Aakriti R. Carrubba, M.D. (Senior Associate Consultant, Obstetrics and Gynecology, Mayo Clinic in Florida): Hello, my name is Dr. Carrubba, and I'm one of the minimally invasive gynecologic surgeons at Mayo Clinic Florida. I see many patients with uterine fibroids, and I would like to spend a few minutes reviewing some of the new surgical treatment options, specifically fibroid radiofrequency ablation.

There are currently two FDA-approved products: Acessa and Sonata. Acessa is a laparoscopic-assisted device that uses an ultrasound probe to identify fibroids. Then a metallic device is inserted into individual fibroids which are directly heated with radiofrequency waves to induce coagulative necrosis. The fibroids shrink over time and reduce bleeding as well as bulk symptoms. Some surgeons perform this technique concurrently with a minimally invasive myomectomy to reach deeper fibroids that may be more difficult to remove. Recovery time is similar to myomectomy.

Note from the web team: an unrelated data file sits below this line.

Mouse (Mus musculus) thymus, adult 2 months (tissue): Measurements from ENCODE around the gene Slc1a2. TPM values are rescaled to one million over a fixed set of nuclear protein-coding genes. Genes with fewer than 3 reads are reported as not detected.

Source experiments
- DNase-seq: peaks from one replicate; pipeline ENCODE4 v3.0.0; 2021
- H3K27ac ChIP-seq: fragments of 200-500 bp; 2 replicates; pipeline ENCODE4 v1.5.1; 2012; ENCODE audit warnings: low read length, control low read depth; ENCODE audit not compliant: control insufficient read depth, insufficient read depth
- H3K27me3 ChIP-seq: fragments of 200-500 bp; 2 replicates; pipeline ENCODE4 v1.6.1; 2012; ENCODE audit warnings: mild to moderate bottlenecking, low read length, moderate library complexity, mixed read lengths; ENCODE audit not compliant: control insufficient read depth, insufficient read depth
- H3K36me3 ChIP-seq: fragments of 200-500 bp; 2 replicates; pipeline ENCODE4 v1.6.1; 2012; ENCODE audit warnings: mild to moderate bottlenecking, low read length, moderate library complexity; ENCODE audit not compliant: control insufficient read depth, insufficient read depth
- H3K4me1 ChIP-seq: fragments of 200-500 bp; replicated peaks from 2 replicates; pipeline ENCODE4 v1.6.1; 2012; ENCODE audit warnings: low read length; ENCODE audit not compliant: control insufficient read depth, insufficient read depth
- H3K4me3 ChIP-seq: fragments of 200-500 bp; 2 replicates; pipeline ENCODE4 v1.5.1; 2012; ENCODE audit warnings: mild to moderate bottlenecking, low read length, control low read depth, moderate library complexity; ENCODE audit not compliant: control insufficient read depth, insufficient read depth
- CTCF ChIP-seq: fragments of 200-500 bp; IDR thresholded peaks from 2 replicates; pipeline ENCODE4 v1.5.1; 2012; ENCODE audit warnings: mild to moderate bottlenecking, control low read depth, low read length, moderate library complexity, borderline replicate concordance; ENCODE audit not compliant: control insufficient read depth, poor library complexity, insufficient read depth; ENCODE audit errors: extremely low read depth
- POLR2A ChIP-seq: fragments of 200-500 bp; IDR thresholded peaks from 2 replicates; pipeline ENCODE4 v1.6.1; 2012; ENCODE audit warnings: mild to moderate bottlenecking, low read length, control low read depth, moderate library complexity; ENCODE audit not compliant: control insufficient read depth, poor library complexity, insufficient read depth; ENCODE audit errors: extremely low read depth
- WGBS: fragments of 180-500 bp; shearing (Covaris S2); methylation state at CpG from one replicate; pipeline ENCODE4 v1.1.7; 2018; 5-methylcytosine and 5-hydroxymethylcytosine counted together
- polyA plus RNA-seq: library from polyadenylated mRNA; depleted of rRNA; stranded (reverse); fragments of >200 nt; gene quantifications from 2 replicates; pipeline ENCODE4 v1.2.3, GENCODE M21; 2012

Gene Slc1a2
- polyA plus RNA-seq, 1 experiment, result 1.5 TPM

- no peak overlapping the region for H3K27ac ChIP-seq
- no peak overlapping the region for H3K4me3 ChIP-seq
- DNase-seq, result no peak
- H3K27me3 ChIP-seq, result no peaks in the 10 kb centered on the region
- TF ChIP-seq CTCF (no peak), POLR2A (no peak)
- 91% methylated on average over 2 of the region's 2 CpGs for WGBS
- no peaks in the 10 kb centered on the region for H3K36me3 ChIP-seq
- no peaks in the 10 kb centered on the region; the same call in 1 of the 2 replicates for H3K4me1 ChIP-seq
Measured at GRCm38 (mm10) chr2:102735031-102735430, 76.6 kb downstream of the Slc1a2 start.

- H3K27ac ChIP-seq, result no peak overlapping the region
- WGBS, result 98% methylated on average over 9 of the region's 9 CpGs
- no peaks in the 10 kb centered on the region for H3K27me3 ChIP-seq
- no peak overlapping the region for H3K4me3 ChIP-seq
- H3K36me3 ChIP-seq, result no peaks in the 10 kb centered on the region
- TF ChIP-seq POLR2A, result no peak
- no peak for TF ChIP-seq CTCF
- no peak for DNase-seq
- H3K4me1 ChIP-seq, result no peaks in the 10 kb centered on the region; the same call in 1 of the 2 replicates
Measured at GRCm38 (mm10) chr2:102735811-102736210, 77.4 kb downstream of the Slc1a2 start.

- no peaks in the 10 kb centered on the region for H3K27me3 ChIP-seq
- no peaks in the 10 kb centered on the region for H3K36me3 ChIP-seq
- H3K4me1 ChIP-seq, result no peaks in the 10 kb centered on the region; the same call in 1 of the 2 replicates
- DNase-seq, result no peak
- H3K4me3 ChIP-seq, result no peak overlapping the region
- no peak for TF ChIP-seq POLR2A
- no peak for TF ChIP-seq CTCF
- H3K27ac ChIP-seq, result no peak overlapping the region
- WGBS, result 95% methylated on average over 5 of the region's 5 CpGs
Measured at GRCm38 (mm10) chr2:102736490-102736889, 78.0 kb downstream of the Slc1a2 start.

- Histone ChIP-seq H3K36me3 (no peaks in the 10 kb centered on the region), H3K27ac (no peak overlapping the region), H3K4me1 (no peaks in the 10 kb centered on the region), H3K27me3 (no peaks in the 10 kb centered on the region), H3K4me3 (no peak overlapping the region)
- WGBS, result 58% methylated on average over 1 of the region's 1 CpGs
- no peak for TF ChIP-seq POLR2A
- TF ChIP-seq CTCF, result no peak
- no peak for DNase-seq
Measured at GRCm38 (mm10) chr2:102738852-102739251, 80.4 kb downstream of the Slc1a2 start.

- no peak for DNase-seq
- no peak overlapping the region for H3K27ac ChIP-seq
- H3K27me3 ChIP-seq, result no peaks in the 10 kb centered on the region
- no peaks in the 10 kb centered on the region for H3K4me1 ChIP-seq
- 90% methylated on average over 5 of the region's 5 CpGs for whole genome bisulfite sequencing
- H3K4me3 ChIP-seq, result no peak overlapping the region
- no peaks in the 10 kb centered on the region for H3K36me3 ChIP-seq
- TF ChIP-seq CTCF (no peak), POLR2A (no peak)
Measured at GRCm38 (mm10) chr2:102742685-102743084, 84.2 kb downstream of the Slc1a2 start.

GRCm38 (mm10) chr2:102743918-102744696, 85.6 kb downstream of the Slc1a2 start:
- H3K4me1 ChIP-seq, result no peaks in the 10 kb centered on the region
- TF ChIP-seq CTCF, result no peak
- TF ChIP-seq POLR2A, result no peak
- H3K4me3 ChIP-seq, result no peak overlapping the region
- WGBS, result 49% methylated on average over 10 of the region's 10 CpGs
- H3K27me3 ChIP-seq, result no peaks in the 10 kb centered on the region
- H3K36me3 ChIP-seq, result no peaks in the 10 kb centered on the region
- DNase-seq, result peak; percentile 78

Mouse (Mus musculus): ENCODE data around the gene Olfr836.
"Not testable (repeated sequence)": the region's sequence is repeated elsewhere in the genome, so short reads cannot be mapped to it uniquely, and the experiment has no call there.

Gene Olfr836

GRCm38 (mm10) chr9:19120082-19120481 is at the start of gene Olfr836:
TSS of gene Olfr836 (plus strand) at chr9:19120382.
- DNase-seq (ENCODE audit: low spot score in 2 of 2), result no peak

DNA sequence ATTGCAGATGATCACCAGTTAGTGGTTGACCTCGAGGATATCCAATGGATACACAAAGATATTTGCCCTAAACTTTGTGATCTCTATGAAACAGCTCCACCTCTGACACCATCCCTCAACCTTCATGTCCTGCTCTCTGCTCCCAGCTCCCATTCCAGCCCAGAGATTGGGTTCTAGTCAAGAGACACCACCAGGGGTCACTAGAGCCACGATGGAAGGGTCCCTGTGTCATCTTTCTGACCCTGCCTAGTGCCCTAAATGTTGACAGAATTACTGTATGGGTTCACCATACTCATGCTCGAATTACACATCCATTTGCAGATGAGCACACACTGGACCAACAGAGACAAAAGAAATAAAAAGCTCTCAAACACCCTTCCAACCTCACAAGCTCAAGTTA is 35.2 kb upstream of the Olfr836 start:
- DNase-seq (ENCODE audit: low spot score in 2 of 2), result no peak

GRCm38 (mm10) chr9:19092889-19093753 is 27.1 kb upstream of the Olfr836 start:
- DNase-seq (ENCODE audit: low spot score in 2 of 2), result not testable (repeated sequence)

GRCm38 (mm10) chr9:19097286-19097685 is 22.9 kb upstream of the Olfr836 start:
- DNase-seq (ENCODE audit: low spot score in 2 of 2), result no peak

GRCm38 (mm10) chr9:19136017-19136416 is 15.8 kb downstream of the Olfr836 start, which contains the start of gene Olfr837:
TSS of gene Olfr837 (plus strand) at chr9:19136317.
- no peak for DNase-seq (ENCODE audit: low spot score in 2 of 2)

The Sonata procedure is a transcervical radiofrequency ablation that uses an ultrasound probe inside the uterus to identify fibroids. It can be performed in the office or in the operating room. Once the fibroids are identified, they are heated with radiofrequency waves using a similar metallic device.

There are safety measures used with both the Acessa and Sonata technologies to minimize thermal risk to surrounding tissue structures, like the bowel and bladder. The Sonata procedure has excellent recovery, as there are no abdominal incisions. And the fibroids tend to shrink by up to 50 percent over the following three months. It is important to note that neither Acessa nor Sonata are indicated for use in patients desiring pregnancy, due to lack of data. However, several women have had successful pregnancies after treatment.

At Mayo Clinic the Acessa procedure is currently offered at the Rochester, Minnesota, campus. And the Sonata procedure is offered in both Rochester and at the Jacksonville, Florida, campus. It is important to discuss the best surgical intervention with your doctor, as this may vary based on your age, fertility goals, size and location of fibroids, and medical comorbidities. If you are interested in discussing treatment options, please contact Mayo Clinic to schedule a consultation with our gynecology providers.

Aug. 07, 2021